U.S. DEPARTMENT OF THE INTERIORBUREAU OF LAND MANAGEMENT
Artifact Road Show Draws a Crowd
by Brad Purdy
It didn’t take long for Curator David K.Wade to realize this year’s Artifact Road Show at the Billings Curation Center was going to be different.
“People were waiting to get in 30 minutes before we even opened up the event, we had more people in the lobby than attended the event last year,” said Wade. “It was great to see all the boxes filled with artifacts for our specialists to look at.”
The team of BLM specialists gathered in the Curation Center waiting for David’s return, their specialties ranging from paleontology and aracheology to tribal history and culture.
“I was surprised how great the attendance was this year,” said BLM Montana/Dakotas State Office Tribal Coordinator Mark Sant. “Maybe the only thing more impressive than the amount of people who showed up was the artifacts they brought.”
Sant was especially impressed with some decorative items that looked to be 100-150 years old.
“We really need to take some steps to preserve these,” he commented to the owner.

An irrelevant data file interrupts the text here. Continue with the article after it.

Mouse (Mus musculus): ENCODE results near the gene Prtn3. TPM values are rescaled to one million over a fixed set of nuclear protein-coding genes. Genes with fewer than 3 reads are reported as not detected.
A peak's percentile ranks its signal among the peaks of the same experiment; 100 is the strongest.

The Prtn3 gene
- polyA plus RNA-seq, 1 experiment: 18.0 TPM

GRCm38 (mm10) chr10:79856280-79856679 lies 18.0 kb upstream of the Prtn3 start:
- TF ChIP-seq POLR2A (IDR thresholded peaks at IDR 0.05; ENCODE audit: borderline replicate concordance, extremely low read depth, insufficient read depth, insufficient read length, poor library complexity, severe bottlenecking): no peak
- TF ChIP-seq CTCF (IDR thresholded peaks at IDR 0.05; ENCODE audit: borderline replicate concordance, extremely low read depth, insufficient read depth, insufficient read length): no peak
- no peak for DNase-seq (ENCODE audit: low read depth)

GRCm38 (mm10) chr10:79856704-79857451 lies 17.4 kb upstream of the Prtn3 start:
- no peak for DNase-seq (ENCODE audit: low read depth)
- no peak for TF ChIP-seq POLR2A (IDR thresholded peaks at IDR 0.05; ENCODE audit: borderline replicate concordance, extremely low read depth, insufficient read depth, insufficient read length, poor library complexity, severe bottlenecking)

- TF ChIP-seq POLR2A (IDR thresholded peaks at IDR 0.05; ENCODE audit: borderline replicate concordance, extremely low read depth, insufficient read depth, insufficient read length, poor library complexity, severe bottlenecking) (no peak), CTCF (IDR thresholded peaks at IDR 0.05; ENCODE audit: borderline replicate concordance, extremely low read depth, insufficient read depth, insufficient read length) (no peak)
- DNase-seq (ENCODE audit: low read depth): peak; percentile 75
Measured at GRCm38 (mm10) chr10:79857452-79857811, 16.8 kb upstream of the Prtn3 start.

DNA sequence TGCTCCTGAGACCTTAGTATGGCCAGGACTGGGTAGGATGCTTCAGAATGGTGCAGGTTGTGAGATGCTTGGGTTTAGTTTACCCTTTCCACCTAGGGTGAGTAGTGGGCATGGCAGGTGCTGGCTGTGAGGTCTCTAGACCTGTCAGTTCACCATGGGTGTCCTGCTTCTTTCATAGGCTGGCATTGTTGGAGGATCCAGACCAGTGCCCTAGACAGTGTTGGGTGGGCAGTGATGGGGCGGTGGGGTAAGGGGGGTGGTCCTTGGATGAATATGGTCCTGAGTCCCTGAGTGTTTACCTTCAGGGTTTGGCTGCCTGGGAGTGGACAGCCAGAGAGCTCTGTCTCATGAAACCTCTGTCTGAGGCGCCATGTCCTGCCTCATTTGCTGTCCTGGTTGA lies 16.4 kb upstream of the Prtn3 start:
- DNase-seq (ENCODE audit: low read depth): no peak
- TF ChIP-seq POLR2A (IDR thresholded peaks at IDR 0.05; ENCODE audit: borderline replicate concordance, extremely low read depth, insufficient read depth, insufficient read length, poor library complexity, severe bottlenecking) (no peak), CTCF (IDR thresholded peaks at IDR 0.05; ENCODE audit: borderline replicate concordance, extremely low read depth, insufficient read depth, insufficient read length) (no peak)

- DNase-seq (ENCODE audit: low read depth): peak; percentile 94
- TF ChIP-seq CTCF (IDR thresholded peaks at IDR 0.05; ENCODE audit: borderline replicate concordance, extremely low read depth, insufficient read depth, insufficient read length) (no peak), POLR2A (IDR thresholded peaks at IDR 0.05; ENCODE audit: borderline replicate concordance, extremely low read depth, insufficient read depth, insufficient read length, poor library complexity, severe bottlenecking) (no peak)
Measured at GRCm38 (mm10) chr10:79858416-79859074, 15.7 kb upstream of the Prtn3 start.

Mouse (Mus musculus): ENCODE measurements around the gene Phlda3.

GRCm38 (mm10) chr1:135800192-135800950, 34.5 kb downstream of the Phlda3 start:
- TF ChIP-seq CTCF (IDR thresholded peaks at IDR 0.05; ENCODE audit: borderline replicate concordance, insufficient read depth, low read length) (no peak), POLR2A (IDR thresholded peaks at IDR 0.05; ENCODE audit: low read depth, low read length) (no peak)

Several large, well-constructed knives in great condition, probably used as knives at one time, also caught Sant’s eye.
One of the busiest men in the room was BLM Paleontologist Greg Liggett. Greg examined a fossilized horse jaw, the skull of what probably is an extinct species of bison, and several examples of baculites, an extinct group related to squids and octopuses. Greg was also a victim of the annual “stump the expert,” which happens often when examining this number of artifacts in a short amount of time.
“At first I thought I was just looking at a rock,” said Liggett. “Then I noticed some spots that had a spongy bone texture. I took it over to the microscope and it turned out to be some sort of fossil. I sure hope the owner brings it back, I’d like some more time to study it.”
“I completely understand what Greg was going through,” said Carolyn Sherve-Bybee, BLM Billings Field Office Archaeologist. “I was part of the ‘stump the expert’ crew last year, but we got it figured out this year.”
Last year, Carolyn and Mark Sant were stumped by a large stone that was certainly modified by humans.“Well we knew it was a tool of some sort, it was too large for a hammer or club, we just couldn’t figure it out,” Carolyn explained.“This year, Chris Finley, an archaeologist from the
This particular type of horse hobble was a large stone used in the late 1700s or early 1800s by tribes in the area. A 4-5 foot strip of leather or rope was tied around the stone and the other end was tied around a horse’s leg to keep it from running away.
“That’s part of what makes this event so great,” said David K. Wade. “There’s nothing we archaeologists and paleontologists love more than a good mystery to work on, except for solving that mystery. I hope that the people who were asked to send pictures or bring a sample back actually do it. We’re all fascinated by these things and want to know what they are just as much as the owners do.”